The 1984 movie Red Dawn was an action-packed speculative war movie designed to appeal to teenagers. Communist forces from the USSR, Cuba, and Nicaragua parachute into a small town in Colorado and a group of high school students form a band of guerrillas to fight back. It had an all-star cast, high production values, and extreme violence that made it an exhilarating ride, while the character development was nonexistent and the plot was altogether ridiculous. Mel magazine asked three movie buffs who are self-identified communists to share their thoughts on Red Dawn.
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Skylar: The movie barely addresses communism. It took communism to mean the authoritarian enforcement of social uniformity, rather than resource distribution and emancipation of the working class, as it had to show communism as irredeemably evil and lacking in any humanity. Communism and Slavic, authoritarian militarism are so linked in peoples’ minds that we don’t actually have a way of thinking about communism without Russian authoritarianism. I certainly can’t speak for all communists — many saw the Soviet Union as going away from the ideals of communism long before it fell — but communism and Soviet authoritarianism is still intertwined in people’s minds, and most Americans remain confused about it.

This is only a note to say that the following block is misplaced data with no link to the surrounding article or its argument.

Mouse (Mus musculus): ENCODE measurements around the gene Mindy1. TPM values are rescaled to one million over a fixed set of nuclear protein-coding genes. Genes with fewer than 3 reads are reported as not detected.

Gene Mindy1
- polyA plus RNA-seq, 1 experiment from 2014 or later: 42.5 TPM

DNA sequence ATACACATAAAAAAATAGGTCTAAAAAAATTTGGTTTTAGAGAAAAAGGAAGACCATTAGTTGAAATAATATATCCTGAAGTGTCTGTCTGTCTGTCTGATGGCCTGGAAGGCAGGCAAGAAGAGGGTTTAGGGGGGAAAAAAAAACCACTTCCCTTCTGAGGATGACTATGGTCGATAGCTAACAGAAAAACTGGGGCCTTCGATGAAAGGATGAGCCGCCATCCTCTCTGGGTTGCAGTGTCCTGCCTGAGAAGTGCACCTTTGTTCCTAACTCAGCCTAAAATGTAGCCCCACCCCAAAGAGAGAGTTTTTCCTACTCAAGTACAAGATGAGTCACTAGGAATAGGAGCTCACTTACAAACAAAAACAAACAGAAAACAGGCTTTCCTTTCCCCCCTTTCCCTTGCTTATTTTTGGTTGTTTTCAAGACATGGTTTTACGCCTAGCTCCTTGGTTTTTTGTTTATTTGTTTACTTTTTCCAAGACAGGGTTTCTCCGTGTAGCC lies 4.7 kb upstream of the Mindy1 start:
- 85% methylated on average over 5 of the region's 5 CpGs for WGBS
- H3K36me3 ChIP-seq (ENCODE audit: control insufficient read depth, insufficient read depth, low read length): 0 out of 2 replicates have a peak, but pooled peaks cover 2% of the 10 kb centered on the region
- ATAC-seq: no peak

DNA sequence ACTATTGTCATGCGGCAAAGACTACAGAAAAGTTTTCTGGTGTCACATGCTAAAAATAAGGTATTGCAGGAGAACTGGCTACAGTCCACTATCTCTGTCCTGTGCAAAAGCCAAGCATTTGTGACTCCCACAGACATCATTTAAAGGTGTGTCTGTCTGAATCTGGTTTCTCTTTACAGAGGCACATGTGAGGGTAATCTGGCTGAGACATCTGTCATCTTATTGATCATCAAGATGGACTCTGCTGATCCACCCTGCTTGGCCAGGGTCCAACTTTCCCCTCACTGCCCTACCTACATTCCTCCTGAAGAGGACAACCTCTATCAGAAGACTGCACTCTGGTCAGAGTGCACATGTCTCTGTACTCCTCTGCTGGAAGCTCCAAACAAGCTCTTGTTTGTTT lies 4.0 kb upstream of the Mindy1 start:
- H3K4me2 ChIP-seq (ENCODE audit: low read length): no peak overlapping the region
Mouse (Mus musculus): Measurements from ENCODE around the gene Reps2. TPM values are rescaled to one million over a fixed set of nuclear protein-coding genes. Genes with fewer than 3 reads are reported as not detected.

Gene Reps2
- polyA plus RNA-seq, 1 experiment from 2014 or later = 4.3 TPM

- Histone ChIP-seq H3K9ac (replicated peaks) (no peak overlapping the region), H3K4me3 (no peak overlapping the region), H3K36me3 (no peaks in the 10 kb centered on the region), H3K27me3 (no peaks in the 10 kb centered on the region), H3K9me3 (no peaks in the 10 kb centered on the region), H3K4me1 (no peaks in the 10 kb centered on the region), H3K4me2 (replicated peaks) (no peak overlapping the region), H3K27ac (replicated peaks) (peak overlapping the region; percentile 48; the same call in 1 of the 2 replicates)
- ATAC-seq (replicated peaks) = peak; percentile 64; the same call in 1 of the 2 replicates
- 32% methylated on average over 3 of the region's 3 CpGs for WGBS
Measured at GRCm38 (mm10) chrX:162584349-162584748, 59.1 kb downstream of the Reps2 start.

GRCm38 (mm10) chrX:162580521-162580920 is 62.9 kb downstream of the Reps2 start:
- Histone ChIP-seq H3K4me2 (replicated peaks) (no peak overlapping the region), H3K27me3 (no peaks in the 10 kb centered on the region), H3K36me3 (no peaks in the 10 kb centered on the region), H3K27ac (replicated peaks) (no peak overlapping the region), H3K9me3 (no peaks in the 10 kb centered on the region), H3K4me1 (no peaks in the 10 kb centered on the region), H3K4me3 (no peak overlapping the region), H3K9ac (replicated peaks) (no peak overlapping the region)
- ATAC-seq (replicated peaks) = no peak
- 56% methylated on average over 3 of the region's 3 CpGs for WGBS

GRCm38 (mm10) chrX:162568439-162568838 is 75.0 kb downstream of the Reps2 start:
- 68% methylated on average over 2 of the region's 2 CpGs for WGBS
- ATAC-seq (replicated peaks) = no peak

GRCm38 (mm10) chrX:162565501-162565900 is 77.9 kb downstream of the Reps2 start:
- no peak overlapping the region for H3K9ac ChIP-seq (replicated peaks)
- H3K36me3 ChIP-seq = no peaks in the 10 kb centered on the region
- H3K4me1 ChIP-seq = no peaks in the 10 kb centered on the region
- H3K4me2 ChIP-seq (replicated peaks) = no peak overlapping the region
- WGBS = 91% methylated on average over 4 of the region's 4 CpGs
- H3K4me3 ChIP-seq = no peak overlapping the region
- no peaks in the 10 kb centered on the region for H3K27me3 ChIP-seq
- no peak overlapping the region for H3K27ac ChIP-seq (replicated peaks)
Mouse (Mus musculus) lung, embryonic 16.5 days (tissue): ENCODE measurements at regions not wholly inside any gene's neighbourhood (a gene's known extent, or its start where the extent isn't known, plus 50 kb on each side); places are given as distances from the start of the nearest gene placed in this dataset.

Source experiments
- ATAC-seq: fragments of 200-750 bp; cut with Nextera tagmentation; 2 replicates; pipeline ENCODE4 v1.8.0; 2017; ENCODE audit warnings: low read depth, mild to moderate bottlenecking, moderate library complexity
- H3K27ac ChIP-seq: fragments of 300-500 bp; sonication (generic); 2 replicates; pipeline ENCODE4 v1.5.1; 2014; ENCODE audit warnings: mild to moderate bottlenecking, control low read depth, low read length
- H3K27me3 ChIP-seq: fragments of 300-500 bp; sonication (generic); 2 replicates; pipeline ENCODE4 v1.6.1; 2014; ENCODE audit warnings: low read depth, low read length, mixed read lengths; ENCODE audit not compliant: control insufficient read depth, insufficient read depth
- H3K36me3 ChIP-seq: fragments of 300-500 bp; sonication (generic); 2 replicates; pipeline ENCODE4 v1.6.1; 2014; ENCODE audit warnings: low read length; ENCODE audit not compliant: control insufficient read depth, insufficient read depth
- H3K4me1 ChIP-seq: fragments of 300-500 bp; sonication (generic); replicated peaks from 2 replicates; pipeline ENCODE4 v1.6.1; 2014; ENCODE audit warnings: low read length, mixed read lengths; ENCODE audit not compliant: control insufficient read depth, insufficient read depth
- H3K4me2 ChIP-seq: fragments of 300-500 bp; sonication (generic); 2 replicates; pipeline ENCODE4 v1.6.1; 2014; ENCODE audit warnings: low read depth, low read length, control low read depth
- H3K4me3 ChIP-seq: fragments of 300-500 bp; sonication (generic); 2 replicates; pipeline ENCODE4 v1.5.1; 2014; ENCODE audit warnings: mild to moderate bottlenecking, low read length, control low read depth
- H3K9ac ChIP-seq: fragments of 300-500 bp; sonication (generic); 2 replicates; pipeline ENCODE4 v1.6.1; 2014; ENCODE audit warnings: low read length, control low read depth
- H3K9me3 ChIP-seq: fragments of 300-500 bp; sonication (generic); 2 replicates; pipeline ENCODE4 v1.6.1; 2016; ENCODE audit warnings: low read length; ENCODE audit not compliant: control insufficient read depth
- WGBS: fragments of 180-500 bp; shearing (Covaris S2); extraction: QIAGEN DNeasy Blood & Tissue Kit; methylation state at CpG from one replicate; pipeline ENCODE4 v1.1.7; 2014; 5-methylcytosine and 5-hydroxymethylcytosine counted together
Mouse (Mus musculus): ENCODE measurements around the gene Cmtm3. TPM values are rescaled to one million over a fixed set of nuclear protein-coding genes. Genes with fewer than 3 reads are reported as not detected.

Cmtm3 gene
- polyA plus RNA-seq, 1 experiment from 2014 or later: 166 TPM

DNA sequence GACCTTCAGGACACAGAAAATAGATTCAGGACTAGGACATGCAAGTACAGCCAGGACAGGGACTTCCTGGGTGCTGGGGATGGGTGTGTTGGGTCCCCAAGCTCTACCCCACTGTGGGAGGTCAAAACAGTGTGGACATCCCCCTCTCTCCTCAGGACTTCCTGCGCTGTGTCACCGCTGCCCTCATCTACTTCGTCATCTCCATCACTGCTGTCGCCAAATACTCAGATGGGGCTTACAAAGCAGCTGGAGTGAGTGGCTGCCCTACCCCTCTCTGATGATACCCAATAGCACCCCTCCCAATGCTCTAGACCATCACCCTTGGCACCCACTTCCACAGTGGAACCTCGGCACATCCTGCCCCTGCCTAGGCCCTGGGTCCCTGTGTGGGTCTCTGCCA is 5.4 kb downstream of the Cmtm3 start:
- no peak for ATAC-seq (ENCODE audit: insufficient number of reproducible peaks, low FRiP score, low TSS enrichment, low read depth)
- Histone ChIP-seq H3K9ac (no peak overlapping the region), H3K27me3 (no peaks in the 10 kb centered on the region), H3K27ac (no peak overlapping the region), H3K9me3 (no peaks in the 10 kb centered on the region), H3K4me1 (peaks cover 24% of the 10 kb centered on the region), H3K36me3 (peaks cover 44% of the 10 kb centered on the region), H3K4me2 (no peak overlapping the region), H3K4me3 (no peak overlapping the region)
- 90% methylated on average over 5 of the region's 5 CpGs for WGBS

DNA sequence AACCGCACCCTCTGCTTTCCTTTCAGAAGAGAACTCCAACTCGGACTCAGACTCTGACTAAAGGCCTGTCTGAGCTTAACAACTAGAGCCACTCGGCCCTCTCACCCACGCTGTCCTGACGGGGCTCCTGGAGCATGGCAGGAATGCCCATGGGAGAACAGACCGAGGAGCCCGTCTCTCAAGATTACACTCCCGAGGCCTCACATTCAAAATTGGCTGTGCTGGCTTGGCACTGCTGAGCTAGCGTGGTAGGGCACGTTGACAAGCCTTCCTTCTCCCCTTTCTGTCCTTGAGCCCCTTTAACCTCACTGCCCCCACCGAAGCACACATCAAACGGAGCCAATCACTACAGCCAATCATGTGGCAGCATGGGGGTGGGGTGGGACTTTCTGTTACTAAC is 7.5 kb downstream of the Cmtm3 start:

In fact, what became clear over the course of the Cold War was that it wasn’t an ideological struggle at all. Instead, it was just about these two large countries jockeying for geopolitical power and the ideological stuff was just a veneer. Which is kind of true of this movie, too.
Robinson: Oh, it portrays communism badly, but in a way, it doesn’t really convey it as an ideology at all. There’s that re-education camp, and at one point, I heard someone say, “America is a whorehouse,” but that’s about it. It’s full of anti-communist propaganda, but like most propaganda, it’s devoid of the substance of what they’re actually portraying.
There’s a lot more, but it’s not all about political ideology. The three agree that Red Dawn, with all its faults, was a memorable experience -possibly because they were all young when it premiered. Read their analysis at Mel magazine.